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With a TR sailor in the ICU, this is how the military’s coronavirus infection rate is affecting readiness

Nearly 2,000 troops have been diagnosed with COVID-19 as of Thursday, according to the latest Defense Department data, bringing the military’s infection rate to 903-per-million.

But so far, according to defense officials, readiness hasn’t taken a hit, despite a reduction in training, exercises and one sidelined aircraft carrier.

“The readiness in the force in the aggregate has not dropped as we’ve gone through this,” Air Force Gen. John Hyten, vice chairman of the Joint Chiefs of Staff, told reporters Thursday, adding that there are some “some pockets where we have issues.”

One of those is the aircraft carrier Theodore Roosevelt, which moved up a Guam port call last week and has been testing and evacuating thousands of sailors into hotels, barracks and other housing on the island.

On Thursday morning, one of those sailors in isolation was found unresponsive in his housing and taken to a nearby hospital, officials confirmed. Medical professionals have been checking on TR sailors every 12 hours while they’re in isolation.

Roughly 400 TR sailors have tested positive for COVID-19, Hyten said, with 3,800 out of 4,800 tested so far. That cluster accounts for much of the Navy’s 597 total cases.

As of Thursday morning, the Army is reporting 389, the Air Force 367, and the Marine Corps 164, in addition to 381 airmen and soldiers with the National Guard.

Though some Guardsmen have been diagnosed since being mobilized in response to the pandemic, Guard bureau chief Air Force Gen. Joseph Lengyel told Military Times on Wednesday, he could not confirm how many might have contracted the virus while activated in support of their states.

With eight total deaths so far, DoD is holding at an overall 0.3 percent mortality rate, compared to the U.S. rate of just over 3 percent. the overall U.S. infection rate is 1,208-per-million, or 0.1 percent.

Of 1,785 current cases among troops, 3.6 percent are hospitalized, and 113 more have recovered. Of 312 current civilian cases, 15 percent are hospitalized and 36 more have recovered. Among dependents, 335 current cases include 4 percent hospitalized, with another 42 who have recovered. And among contractors, 8 percent of 182 current cases are requiring hospitalization, while an additional 14 have recovered.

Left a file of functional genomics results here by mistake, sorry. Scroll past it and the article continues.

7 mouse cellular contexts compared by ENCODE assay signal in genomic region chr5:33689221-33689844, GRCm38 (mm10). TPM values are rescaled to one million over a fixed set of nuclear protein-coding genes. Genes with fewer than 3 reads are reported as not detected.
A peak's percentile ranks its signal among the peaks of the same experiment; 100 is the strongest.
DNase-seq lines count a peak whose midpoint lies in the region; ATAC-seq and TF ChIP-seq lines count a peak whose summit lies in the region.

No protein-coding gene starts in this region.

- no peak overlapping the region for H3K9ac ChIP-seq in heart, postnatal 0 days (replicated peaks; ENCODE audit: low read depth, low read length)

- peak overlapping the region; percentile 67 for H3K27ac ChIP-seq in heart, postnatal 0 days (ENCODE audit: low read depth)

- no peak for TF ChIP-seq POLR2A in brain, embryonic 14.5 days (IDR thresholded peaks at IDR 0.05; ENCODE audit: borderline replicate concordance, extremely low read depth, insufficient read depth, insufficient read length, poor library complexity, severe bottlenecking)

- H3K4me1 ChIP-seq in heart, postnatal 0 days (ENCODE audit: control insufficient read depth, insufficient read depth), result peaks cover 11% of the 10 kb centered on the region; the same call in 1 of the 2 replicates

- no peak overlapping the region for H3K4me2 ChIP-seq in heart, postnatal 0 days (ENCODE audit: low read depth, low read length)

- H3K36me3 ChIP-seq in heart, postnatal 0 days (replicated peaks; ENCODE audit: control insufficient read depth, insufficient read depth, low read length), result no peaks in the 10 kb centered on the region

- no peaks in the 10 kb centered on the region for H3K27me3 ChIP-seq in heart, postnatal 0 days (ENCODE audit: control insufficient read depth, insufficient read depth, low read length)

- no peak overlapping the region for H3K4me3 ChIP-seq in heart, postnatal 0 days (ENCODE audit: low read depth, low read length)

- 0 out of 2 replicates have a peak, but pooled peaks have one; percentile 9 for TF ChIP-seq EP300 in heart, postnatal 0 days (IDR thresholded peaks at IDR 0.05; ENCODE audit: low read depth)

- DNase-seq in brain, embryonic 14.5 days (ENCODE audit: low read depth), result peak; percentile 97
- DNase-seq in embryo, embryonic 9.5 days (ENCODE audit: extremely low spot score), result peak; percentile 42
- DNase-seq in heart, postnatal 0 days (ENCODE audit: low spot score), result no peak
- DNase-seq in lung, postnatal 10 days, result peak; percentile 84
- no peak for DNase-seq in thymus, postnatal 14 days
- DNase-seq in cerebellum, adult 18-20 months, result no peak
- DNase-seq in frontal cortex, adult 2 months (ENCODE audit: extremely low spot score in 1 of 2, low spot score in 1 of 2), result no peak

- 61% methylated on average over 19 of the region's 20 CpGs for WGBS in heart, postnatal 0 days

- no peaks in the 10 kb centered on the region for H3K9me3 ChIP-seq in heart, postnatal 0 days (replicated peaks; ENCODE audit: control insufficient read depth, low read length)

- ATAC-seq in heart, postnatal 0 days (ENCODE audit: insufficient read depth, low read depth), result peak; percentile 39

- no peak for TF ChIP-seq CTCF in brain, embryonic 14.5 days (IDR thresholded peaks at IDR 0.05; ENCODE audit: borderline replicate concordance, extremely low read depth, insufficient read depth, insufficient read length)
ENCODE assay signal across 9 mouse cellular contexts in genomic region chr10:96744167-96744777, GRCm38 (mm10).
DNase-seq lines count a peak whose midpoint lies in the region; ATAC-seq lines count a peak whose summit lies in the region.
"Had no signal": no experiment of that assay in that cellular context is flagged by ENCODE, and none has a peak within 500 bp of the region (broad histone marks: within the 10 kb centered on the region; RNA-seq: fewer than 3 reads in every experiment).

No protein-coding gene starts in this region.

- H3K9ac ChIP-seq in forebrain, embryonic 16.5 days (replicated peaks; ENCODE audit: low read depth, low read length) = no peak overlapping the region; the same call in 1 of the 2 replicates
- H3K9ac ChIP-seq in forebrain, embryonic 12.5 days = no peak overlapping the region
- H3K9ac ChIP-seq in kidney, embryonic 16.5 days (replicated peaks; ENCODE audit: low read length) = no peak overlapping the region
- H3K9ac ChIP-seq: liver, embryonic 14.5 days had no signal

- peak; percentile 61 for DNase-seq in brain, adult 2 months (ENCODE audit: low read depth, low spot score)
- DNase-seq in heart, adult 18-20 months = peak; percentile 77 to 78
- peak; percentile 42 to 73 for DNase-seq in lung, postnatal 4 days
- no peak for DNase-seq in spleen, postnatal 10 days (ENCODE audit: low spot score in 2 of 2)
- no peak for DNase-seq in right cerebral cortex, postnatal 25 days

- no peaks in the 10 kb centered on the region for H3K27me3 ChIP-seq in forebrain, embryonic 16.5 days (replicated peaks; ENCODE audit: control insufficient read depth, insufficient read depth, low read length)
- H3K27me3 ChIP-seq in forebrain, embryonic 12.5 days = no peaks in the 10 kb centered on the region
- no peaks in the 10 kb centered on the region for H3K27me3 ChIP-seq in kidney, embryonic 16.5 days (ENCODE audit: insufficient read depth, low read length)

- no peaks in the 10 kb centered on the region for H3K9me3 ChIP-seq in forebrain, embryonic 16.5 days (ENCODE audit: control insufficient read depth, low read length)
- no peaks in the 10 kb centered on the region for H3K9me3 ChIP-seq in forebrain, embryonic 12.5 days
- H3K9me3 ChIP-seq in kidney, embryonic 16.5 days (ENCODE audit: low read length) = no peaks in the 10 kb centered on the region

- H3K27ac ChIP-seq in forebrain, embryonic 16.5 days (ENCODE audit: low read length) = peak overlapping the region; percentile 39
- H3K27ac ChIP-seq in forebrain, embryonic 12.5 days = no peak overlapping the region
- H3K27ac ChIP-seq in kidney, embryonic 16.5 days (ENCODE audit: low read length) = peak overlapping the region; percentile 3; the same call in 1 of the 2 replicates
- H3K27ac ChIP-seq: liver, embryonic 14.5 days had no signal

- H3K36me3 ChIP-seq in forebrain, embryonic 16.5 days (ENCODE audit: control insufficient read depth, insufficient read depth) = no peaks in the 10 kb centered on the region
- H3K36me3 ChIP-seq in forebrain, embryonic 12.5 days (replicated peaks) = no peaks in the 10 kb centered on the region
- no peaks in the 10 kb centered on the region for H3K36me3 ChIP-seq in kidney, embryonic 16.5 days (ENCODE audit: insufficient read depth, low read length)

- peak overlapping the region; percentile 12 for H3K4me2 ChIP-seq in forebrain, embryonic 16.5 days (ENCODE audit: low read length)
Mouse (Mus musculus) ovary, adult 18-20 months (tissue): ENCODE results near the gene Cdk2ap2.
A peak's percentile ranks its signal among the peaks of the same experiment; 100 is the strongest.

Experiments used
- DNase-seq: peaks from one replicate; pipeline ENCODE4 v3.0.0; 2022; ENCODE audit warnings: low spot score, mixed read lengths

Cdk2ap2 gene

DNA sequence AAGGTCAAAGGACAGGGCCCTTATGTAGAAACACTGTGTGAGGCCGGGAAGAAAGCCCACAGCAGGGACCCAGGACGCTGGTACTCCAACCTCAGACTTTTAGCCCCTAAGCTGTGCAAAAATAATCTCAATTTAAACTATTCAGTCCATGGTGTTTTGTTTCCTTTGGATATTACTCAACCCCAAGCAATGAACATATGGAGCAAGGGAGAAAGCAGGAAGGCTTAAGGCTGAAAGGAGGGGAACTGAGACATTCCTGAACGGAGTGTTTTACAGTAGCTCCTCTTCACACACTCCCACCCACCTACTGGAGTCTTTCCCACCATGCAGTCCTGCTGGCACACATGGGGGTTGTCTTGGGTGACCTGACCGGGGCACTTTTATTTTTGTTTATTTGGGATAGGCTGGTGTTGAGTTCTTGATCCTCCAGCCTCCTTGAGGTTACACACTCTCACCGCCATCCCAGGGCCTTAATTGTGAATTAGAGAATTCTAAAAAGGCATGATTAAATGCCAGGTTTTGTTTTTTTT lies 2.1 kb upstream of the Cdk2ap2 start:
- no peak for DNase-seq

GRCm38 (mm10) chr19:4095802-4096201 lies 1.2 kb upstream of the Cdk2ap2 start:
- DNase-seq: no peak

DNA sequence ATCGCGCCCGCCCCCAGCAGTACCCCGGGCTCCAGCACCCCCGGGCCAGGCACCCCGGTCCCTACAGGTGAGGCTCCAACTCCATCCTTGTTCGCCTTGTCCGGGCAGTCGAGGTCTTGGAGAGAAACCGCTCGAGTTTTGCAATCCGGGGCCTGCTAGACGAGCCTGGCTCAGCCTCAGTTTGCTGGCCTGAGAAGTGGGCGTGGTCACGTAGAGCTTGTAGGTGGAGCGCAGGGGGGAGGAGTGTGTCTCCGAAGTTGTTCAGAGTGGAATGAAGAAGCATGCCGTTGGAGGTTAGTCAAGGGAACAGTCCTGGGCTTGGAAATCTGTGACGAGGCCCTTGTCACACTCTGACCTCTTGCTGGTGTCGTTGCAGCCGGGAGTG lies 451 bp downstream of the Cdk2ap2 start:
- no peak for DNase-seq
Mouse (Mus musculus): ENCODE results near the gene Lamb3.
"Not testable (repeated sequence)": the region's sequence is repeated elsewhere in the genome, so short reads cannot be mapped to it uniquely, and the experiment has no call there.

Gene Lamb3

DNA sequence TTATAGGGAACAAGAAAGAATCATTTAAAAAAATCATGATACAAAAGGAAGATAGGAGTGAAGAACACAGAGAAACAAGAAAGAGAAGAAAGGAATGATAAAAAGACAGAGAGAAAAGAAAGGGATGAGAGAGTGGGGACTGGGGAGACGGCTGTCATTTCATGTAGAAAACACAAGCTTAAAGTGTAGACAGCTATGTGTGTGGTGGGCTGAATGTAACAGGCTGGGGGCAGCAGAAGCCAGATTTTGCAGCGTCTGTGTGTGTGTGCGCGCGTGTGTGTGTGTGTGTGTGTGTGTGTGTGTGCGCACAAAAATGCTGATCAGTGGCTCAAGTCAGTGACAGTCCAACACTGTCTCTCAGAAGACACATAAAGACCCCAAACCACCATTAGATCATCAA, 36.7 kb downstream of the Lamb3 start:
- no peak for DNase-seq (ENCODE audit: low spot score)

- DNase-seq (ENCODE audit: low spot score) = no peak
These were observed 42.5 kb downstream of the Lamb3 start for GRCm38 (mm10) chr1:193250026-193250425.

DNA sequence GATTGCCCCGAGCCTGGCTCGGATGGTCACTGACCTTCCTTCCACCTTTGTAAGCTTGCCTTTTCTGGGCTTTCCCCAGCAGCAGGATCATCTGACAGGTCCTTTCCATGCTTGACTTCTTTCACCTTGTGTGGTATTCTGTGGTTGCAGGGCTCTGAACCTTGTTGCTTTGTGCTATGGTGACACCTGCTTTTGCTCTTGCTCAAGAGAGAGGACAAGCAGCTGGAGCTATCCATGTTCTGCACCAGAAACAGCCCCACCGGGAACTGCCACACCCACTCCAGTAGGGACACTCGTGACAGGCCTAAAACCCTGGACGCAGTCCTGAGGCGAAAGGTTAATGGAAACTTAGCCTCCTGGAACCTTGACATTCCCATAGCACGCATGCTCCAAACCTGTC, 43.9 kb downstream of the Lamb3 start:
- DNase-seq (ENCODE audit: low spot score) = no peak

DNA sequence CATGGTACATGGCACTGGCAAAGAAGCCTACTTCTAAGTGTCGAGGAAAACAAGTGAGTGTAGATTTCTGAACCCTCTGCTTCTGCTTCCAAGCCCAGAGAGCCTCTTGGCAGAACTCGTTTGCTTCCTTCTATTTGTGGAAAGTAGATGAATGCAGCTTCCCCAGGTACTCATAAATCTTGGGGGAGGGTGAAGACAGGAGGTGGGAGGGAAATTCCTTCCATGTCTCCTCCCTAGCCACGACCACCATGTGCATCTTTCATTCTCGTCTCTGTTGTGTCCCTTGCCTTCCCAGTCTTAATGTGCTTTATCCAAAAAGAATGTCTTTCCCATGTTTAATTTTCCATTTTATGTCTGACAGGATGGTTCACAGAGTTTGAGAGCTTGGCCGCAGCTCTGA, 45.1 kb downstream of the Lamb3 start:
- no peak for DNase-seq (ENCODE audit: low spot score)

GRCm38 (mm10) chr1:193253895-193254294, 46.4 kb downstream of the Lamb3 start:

Not going away

Despite some reductions in operations, senior Pentagon officials have stressed that troops are prepared to fight if necessary.

“Our readiness is still very high, and no one should doubt the readiness of the U.S. military,” Army Gen. Mark Milley, the chair of the Joint Chiefs of Staff, said in a senior leader town hall broadcast Thursday.

Though leaders have stressed that TR could get underway if it absolutely needed to, it is in port out of “an abundance of caution,” Deputy Defense Secretary David Norquist told reporters Thursday.

And it’s unlikely to be an anomaly, Hyten said.

“From my perspective, I think it’s not a good idea to think that the Teddy Roosevelt is a one-of-a-kind issue,” he said. “To think that it will never happen again is not a good way to plan.”

In fact, another outbreak has already started. The carrier Nimitz, which is in its Naval Base Kitsap, Washington, home port and preparing for deployment, reported one crew member with positive for COVID-19 on Wednesday. Elsewhere on that base, a carrier Carl Vinson sailor also tested positive, though officials could not confirm when the sailor had been on board the ship.

The process to trace possible contact with other crew and members of the community is underway.

As the pandemic wears on, Hyten said, senior leadership is looking at how it the military can continue to operate as the infection rate continues to grow and eventually starts to subside.

In addition to cutting back on training and exercises, all four services have throttled the number of recruits coming in to their initial training.

“What that does is we expect thousands of people to come into the military every week … that’s now cut back,” Hyten said. “For a short period of time that’s not a big issue, but if that continues long, then all of the sudden our [manning] numbers come down.”

Though the military’s infection rate is not much lower than the general U.S. population’s, senior officials are taking comfort in the fact that its hospitalization and death rates are vastly smaller.

Officials could not, however, provide a projected peak for service member infections, the way states and major cities have predicted their worst periods throughout this month.

But, Norquist told Military Times, they are monitoring those local timelines and preparing for the hits accordingly.

“We are going to need to change and adapt, because even over the coming months, the virus isn’t going to go away,” Norquist said.

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